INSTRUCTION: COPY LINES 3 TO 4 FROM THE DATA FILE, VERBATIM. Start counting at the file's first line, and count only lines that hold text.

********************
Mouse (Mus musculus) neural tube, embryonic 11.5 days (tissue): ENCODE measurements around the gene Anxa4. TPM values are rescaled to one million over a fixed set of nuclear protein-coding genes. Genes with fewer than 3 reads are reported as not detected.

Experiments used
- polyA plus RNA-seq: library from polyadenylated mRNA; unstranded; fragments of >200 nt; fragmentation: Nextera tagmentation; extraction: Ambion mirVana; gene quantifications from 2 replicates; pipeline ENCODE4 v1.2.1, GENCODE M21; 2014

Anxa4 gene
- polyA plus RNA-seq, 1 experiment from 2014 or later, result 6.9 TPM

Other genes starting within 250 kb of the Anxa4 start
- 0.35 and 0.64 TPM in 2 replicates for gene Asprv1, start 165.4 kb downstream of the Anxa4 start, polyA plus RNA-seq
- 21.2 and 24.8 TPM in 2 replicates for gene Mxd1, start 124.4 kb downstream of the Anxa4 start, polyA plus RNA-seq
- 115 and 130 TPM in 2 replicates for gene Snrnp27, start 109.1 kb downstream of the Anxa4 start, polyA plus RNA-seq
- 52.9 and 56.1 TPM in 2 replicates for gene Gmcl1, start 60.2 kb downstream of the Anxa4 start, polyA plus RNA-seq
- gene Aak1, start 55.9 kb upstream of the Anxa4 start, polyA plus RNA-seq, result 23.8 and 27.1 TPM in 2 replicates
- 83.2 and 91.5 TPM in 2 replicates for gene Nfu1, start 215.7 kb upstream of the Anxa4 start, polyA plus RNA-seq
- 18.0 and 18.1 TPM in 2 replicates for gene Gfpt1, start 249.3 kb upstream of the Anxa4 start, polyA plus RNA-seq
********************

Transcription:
- polyA plus RNA-seq: library from polyadenylated mRNA; unstranded; fragments of >200 nt; fragmentation: Nextera tagmentation; extraction: Ambion mirVana; gene quantifications from 2 replicates; pipeline ENCODE4 v1.2.1, GENCODE M21; 2014

Anxa4 gene